“This industry is going to touch all aspects of state and local government,” Kim said.
 
Bylaws and moratoriums
Hurley said her three-person office has been busy reviewing town bylaws related to the emerging industry, checking them for any conflicts with state law, including the recreational marijuana law itself. Her office also reviews for conflicts with federal law, with the exception of the federal classification of marijuana as a Class I illegal substance.
 
“The language of this ballot question is not clear itself,” Hurley said. “So, for us to find a clear conflict with unclear text, that gives you, I hope, a sense of how we’re looking at it.
 
“We have a ballot question that was inartfully drawn at best, by folks who don’t understand municipal workings.”
 
She said her office is “happy to share any knowledge we’ve accumulated through our bylaw review process.”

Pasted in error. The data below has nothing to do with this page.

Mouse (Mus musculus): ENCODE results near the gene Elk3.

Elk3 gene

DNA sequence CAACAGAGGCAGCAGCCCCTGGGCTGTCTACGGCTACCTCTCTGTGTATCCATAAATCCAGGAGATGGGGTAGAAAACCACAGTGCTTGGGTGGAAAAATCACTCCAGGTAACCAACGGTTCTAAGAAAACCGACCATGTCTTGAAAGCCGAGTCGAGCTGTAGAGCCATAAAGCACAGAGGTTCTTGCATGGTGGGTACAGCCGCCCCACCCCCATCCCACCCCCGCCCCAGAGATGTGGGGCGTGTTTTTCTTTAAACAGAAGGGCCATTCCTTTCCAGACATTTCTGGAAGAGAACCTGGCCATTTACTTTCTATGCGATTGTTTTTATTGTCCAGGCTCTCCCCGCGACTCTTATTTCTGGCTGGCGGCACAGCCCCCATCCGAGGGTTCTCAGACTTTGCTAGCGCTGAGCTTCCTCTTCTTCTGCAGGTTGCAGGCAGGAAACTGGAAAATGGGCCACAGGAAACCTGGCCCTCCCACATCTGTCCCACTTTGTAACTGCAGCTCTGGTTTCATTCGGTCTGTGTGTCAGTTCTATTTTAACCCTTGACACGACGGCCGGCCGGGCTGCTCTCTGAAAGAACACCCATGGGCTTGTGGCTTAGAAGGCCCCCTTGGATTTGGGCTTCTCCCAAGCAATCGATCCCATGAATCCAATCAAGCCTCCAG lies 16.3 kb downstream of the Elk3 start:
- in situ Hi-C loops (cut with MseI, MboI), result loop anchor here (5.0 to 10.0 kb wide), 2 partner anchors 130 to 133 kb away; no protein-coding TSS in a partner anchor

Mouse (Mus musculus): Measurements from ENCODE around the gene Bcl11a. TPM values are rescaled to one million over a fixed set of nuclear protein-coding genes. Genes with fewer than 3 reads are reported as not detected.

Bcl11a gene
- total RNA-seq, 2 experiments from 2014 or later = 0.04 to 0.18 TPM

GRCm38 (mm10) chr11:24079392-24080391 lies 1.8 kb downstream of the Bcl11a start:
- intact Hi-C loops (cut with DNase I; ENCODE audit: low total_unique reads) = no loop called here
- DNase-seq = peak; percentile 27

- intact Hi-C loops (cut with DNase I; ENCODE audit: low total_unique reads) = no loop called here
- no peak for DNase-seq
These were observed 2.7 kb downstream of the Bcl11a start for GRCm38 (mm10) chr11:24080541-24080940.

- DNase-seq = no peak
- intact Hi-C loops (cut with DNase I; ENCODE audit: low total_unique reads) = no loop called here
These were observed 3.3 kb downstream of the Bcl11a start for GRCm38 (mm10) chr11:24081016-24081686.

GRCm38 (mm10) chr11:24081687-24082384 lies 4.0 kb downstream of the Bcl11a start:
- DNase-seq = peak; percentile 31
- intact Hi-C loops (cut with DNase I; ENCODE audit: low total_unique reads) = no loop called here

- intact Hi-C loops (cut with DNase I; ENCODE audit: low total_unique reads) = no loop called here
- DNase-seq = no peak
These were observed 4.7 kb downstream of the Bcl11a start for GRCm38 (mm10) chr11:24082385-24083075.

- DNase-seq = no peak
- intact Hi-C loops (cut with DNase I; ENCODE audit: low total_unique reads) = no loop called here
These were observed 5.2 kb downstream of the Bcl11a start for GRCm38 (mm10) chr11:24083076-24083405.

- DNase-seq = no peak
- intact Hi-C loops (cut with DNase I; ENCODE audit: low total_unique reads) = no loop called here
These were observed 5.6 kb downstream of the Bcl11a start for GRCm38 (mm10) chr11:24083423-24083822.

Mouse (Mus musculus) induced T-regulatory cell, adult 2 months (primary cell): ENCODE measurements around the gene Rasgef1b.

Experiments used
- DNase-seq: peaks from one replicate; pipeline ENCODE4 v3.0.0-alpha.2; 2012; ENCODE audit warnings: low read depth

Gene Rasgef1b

On the topic or moratoriums, her office has approved of the concept for a “reasonable” and limited time period. She added that it would be up to the courts to determine what is reasonable, but suggested that “anything that goes beyond 2018 would put the community at risk for a challenge.”
 
Hurley advised local officials to make their concerns about the law known to the members of the Legislature’s special joint committee that will be evaluating the scores of bills that have been filed to address concerns with the language of the initiative petition.
 
All the panelists pointed out that the new marijuana law offers ample opportunities for cities and towns to take actions that could be challenged in court. They urged local officials to proceed with caution and work closely with municipal counsel.
 
Local officials can find continually updated information on this issue at www.mma.org as well as www.mass.gov/treasury/marijuana, www.boston.gov/departments/311/marijuana-legalization-and-city-boston, and www.cmrpc.org/recreationalmarijuana.